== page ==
A federal judge has refused a request by a Barrington-based dealer of luxury automobiles to give it the win in the dealership’s ongoing dispute with General Motors over the automaker’s attempt to block the relocation of its Cadillac dealership to Motor Werks’ new auto mall.
Motor Werks, which sought to move its standalone Cadillac dealership in Barrington to a newly renovated auto mall, accused GM of violating the Illinois Motor Vehicle Franchise Act by blocking the move, using as reasoning the auto mall is too close to its competitors.
The Motor Werks Cadillac dealership at the South Barrington Road auto mall opened in 1989, moving to its current Barrington location, 206 N. Cook St., in 2000. It asked GM for permission to return to the mall in 2013, saying the renovated space “would substantially increase service capacity while simultaneously satisfying (GM’s) image standards.” Earlier court documents reference a 2012 dealer agreement between the two parties giving GM “final decision in light of dealer network planning considerations.”
After GM refused to allow the move, Motor Werks filed its complaint against GM in Cook County Circuit Court in December 2013. GM removed the case to federal court in Chicago in January 2014.
Judge Manish S. Shah, in a memorandum opinion and order issued March 14, denied motion for summary judgment on two counts of Motor Werks’ first amended complaint, which sought damages and a declaration GM violated the IMVFA.
“Motor Werks’ interpretation and application of the statute to this dispute has evolved over the course of this litigation,” Shah wrote.
In an earlier motion for summary judgment, Motor Werks said GM had violated the law by failing to offer Motor Werks consideration to comply with exclusivity requirements set forth in its dealer agreement. But it also identified GM’s non-dualing policy — which discourages dealers from selling or servicing non-GM products —as the source of the exclusivity clause.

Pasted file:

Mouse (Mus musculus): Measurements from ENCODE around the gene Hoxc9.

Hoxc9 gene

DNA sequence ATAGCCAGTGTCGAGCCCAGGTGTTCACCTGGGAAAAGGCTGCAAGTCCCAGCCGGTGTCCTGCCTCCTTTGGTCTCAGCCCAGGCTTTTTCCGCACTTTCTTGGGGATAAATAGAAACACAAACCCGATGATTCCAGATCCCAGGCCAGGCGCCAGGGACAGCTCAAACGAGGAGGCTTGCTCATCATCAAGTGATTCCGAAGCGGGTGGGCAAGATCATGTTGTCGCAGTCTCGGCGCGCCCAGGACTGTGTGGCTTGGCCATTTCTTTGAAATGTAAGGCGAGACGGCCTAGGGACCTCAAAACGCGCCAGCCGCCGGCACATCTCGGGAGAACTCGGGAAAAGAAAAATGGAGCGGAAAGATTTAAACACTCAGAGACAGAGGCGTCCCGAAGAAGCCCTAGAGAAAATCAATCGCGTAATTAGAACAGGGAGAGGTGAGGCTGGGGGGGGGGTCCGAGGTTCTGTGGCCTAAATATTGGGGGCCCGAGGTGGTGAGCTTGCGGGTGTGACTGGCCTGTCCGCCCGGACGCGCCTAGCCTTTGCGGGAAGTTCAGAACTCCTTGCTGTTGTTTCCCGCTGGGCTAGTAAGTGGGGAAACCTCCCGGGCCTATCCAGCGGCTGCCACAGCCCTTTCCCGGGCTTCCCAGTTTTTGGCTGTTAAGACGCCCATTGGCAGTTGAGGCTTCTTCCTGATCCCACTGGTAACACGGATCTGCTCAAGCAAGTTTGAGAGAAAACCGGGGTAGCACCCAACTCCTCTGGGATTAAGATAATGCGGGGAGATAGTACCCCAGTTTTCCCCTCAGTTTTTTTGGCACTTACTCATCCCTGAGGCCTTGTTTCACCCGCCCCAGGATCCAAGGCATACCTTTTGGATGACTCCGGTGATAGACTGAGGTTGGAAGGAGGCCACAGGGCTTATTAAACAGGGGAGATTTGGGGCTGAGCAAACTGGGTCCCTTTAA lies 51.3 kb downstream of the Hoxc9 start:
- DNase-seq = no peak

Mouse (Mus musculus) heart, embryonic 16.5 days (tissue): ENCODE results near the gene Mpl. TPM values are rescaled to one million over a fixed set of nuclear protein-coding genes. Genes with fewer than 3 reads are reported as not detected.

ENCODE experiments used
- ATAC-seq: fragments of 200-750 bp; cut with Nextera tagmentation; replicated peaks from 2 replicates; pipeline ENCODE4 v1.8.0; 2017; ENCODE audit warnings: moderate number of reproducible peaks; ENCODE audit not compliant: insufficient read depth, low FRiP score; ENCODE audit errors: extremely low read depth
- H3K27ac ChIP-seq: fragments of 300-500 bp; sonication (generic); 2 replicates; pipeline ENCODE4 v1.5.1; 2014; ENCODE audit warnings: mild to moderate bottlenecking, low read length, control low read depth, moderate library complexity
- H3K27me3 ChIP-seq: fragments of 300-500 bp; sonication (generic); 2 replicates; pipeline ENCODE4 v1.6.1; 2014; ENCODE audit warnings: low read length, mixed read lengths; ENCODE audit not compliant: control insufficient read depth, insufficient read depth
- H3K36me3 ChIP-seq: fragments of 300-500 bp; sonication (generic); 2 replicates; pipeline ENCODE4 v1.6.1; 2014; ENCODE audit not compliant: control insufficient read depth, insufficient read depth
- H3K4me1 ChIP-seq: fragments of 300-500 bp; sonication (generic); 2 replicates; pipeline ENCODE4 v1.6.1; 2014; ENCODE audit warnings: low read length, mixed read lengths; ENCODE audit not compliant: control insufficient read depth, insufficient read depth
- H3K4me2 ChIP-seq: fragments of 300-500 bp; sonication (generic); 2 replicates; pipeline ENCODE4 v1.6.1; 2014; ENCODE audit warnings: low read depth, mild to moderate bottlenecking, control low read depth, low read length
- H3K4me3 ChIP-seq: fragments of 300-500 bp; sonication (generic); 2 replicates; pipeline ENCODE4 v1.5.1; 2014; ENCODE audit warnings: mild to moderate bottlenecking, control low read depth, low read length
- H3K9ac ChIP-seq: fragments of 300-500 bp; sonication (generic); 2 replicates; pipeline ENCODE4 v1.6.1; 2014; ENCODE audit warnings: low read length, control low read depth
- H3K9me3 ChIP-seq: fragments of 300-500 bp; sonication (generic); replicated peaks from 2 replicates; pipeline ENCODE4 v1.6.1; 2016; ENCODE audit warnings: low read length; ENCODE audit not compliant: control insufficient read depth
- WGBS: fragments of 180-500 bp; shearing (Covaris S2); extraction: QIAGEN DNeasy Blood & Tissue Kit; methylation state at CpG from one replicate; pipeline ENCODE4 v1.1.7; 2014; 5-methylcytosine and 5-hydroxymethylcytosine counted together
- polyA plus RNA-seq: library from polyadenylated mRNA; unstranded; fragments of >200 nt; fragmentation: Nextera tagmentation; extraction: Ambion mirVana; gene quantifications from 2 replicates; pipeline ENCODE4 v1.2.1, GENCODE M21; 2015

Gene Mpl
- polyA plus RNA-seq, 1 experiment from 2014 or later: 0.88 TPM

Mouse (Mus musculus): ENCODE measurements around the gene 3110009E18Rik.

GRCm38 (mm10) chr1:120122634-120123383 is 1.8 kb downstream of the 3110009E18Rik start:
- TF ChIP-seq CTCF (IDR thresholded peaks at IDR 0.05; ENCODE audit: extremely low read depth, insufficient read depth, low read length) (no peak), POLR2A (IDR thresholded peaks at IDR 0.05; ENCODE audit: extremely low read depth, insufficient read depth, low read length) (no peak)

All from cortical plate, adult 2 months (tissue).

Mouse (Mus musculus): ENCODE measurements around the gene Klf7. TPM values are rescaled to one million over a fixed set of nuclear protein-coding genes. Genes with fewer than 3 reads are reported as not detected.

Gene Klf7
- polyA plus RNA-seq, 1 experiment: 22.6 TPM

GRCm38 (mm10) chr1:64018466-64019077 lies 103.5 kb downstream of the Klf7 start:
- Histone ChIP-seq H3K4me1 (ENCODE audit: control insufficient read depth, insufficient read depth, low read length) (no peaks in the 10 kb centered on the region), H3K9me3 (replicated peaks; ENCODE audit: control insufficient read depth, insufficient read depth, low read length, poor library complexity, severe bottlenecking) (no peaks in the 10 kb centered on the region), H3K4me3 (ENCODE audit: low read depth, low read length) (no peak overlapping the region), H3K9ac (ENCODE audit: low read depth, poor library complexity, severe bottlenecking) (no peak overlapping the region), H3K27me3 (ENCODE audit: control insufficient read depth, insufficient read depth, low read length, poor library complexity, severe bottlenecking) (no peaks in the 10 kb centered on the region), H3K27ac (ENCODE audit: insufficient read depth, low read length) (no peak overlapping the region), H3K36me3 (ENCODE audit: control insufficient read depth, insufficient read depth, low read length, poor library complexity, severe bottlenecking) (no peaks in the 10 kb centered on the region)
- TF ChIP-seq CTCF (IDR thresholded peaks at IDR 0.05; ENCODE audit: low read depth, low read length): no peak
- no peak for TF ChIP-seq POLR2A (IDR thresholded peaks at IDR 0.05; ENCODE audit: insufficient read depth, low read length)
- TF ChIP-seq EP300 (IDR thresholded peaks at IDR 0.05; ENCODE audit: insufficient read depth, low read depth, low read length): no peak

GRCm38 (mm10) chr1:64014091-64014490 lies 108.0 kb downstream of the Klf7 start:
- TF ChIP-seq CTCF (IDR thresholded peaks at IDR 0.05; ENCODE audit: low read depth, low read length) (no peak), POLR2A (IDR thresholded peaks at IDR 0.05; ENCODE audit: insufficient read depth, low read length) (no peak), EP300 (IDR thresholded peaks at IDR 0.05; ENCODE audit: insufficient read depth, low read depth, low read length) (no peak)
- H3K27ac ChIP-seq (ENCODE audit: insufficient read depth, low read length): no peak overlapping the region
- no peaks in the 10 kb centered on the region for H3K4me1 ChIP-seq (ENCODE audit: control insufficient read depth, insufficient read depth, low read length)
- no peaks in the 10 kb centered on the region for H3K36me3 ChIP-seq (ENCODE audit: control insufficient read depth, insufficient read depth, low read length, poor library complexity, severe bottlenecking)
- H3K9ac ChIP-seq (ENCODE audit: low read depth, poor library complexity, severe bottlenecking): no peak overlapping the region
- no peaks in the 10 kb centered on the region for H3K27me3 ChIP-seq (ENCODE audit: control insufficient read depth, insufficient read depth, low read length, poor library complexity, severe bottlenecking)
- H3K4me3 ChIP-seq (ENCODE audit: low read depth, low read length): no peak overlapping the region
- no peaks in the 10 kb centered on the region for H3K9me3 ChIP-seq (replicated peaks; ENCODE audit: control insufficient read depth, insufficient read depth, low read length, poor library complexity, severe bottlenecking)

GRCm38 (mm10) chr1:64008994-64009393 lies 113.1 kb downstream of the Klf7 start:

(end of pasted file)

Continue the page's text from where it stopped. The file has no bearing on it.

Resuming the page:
GM, however, said it only rejected the relocation request and never asked Motor Werks to enter any agreement as a relocation condition. In Shah’s view, GM’s approach did not show how the IMFVA section Motor Werks cited applied to the transaction.
Referencing earlier summary judgment briefs, Shah wrote that “when Motor Werks renewed its agreement with GM in 2012, it necessarily agreed that its ability to relocate its Cadillac dealership was conditioned on the exclusivity of the new facility.” GM did not make exclusivity a direct condition of relocation approval because it didn’t try to renegotiate the 2012 dealer agreement as part of the 2013 relocation request.
In Motor Werks’ second motion for summary judgment, it raised “a new argument that is oddly similar to GM’s original argument” in that it agreed the parties were not changing the terms of the 2012 agreement, Shah said. Instead, Motor Werks was arguing “the statute prohibits exclusive use agreements unless the agreement is new and specific to relocation.”
Shah, however, said that no matter how the IMVFA is positioned, “the undisputed record establishes that Motor Werks accepted the Dealer Agreement and the non-dualing policy.” He could not find support for Motor Werks’ assertion that GM was obligated to disregard the 2012 agreement — only that it could not impose new exclusivity provisions as a condition of allowing the relocation.
GM also presented evidence about how Motor Werks would assemble a new relocation proposal, amid concerns its trademarks would be damaged, but Shah said there is no evidence how Motor Werks will proceed and as such would not consider GM’s concerns about potential Lanham Act violations at this point.
Motor Werks is represented in the action by attorneys with the firms of Bass Sox Mercer, of Tallahassee, Fla., and Hardt Stern & Kayne, of Riverwoods.
GM is represented by the firms of Kozacky Weitzel McGrath P.C., of Chicago, and Jones Day, with offices in Columbus, Ohio, and Chicago.